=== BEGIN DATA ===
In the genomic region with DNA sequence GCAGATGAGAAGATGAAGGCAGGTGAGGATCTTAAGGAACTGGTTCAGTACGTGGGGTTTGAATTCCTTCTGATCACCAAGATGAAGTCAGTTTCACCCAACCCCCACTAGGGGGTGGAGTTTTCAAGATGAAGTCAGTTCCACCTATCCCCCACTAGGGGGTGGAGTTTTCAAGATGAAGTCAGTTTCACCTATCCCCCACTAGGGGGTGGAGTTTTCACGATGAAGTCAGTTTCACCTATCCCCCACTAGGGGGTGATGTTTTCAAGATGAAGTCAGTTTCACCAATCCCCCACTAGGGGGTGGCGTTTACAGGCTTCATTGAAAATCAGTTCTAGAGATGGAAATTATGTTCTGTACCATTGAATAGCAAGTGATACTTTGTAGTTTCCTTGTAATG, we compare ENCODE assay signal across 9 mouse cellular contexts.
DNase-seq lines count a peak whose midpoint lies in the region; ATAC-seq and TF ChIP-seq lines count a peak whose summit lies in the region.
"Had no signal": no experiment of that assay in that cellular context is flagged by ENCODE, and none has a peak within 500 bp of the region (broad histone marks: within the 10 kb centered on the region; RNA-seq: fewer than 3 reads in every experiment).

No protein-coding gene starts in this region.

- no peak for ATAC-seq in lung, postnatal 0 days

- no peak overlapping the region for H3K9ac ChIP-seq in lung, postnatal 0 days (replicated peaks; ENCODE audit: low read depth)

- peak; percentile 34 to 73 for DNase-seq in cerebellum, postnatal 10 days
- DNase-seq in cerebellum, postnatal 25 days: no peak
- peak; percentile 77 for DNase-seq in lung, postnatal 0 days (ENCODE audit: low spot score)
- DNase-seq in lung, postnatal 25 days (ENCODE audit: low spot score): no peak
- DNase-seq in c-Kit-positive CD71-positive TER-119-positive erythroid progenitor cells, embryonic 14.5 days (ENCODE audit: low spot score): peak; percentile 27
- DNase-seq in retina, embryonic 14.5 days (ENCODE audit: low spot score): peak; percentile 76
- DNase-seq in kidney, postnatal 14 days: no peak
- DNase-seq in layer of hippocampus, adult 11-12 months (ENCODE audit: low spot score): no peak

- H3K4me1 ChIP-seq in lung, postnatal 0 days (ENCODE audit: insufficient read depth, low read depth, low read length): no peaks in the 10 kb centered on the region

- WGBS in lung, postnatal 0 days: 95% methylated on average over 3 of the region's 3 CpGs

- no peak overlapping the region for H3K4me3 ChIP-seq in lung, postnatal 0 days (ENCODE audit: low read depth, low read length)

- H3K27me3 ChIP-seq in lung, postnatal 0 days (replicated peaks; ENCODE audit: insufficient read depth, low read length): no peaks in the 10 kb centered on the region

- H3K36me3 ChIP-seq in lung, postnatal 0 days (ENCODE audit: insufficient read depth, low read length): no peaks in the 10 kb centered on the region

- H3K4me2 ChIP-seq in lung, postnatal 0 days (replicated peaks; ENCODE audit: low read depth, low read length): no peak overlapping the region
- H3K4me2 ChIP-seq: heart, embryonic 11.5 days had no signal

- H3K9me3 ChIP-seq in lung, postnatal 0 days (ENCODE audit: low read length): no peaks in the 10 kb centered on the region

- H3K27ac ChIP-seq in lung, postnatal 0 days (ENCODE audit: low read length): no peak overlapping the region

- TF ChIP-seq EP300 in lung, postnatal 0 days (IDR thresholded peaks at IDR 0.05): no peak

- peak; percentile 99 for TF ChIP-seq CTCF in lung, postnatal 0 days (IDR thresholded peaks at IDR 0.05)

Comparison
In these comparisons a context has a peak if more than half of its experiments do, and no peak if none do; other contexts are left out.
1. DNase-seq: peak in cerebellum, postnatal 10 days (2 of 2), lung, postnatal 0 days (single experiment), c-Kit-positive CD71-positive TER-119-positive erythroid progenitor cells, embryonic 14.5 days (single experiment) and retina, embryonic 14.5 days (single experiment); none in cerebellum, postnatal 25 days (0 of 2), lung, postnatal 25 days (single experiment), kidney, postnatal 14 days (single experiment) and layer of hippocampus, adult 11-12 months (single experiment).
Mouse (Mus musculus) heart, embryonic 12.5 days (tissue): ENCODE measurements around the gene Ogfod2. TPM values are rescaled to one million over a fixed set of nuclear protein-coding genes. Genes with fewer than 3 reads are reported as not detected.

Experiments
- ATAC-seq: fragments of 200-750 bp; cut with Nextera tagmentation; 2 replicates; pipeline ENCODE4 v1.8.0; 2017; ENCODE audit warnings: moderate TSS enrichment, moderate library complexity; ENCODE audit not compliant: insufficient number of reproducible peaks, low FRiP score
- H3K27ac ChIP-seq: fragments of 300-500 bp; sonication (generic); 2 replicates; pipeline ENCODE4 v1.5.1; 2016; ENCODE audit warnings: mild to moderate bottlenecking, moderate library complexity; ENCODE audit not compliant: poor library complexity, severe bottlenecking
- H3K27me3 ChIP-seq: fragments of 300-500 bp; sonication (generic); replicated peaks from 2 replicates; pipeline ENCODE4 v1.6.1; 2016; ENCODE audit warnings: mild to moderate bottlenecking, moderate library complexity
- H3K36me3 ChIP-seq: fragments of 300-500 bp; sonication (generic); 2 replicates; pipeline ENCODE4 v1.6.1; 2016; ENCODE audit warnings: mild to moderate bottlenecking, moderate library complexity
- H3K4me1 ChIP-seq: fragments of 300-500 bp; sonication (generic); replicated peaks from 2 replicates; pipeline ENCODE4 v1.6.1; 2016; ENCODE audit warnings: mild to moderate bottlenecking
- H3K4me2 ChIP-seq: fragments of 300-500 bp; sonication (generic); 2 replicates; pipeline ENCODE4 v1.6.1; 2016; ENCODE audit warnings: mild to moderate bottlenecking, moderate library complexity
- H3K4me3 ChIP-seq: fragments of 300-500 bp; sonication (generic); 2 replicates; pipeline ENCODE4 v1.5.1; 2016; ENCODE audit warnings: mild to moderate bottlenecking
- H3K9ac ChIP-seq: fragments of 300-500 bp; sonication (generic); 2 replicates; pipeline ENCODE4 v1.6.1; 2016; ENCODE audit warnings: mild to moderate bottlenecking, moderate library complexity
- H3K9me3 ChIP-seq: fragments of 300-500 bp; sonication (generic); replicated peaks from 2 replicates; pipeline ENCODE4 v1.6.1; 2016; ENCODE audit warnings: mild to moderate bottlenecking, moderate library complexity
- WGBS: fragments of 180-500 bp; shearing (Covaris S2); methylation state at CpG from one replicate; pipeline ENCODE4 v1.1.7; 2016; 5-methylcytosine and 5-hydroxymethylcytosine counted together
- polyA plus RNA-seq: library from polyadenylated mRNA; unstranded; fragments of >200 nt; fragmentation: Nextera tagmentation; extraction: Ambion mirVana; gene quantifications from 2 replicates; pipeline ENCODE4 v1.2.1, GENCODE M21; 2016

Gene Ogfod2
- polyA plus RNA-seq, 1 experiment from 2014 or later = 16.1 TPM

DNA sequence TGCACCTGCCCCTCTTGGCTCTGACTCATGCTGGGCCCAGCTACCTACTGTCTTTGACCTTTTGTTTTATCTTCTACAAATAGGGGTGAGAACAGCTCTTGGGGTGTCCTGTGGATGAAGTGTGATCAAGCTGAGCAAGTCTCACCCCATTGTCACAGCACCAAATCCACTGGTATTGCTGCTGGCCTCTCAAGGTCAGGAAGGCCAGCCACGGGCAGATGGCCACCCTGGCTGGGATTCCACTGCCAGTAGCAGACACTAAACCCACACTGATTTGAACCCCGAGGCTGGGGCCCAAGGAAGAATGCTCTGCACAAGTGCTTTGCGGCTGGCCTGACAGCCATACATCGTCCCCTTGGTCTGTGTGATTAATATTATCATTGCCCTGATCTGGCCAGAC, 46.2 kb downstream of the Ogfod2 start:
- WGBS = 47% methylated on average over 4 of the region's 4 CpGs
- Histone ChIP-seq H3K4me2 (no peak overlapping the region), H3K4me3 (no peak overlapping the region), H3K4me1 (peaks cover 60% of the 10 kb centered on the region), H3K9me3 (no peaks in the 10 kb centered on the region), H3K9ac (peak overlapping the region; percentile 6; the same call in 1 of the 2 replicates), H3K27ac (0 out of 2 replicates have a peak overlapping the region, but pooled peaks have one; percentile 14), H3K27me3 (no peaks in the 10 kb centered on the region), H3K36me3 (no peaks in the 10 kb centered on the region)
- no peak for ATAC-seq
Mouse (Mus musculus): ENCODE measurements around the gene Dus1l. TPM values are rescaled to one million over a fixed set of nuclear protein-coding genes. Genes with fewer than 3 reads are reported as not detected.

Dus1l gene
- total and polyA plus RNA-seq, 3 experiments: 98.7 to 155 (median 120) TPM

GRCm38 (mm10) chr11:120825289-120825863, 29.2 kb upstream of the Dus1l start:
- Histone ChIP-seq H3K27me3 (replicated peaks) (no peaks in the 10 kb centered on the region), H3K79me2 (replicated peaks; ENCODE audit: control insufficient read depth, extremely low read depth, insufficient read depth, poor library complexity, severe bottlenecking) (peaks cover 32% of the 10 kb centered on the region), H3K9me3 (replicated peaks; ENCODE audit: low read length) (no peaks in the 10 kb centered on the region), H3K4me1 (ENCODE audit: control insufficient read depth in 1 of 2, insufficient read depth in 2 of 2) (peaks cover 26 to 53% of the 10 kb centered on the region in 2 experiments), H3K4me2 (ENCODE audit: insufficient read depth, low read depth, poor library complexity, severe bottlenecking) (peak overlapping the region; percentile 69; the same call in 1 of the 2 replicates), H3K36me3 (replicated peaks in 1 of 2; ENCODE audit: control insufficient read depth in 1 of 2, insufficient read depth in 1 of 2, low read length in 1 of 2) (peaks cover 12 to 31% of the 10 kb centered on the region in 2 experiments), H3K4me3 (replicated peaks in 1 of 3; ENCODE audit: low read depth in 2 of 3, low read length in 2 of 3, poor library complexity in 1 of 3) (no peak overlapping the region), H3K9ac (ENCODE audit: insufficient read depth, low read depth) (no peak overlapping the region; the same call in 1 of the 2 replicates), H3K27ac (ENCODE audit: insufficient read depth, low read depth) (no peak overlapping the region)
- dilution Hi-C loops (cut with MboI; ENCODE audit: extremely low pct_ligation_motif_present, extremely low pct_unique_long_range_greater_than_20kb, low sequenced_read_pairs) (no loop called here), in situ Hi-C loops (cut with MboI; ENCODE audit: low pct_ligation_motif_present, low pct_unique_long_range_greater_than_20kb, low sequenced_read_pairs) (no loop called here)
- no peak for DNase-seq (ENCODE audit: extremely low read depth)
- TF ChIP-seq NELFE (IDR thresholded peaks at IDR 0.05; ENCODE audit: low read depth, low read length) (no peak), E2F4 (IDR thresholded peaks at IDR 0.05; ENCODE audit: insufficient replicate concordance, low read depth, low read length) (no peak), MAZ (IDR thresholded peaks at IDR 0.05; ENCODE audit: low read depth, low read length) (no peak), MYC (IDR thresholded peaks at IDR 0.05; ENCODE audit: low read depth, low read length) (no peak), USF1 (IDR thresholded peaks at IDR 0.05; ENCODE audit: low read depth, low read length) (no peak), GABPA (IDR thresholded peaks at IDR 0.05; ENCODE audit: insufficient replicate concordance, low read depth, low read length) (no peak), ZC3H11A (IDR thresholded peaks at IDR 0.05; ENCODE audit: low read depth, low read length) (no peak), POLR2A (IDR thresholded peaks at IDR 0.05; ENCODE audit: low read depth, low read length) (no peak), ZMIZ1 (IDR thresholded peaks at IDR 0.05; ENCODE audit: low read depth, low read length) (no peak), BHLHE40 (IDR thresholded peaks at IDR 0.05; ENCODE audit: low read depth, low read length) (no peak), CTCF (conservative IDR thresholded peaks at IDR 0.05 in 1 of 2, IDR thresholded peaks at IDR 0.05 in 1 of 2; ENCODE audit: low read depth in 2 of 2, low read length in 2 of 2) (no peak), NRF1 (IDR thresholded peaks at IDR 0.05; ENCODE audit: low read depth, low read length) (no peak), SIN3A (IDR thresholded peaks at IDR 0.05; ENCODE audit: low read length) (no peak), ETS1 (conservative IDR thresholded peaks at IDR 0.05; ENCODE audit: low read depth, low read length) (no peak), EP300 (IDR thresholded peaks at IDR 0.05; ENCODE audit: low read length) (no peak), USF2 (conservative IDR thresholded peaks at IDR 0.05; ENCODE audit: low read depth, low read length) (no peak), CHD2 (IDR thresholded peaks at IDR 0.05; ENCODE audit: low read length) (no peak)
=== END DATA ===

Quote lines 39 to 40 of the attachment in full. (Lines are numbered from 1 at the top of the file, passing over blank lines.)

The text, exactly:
- H3K9me3 ChIP-seq: fragments of 300-500 bp; sonication (generic); replicated peaks from 2 replicates; pipeline ENCODE4 v1.6.1; 2016; ENCODE audit warnings: mild to moderate bottlenecking, moderate library complexity
- WGBS: fragments of 180-500 bp; shearing (Covaris S2); methylation state at CpG from one replicate; pipeline ENCODE4 v1.1.7; 2016; 5-methylcytosine and 5-hydroxymethylcytosine counted together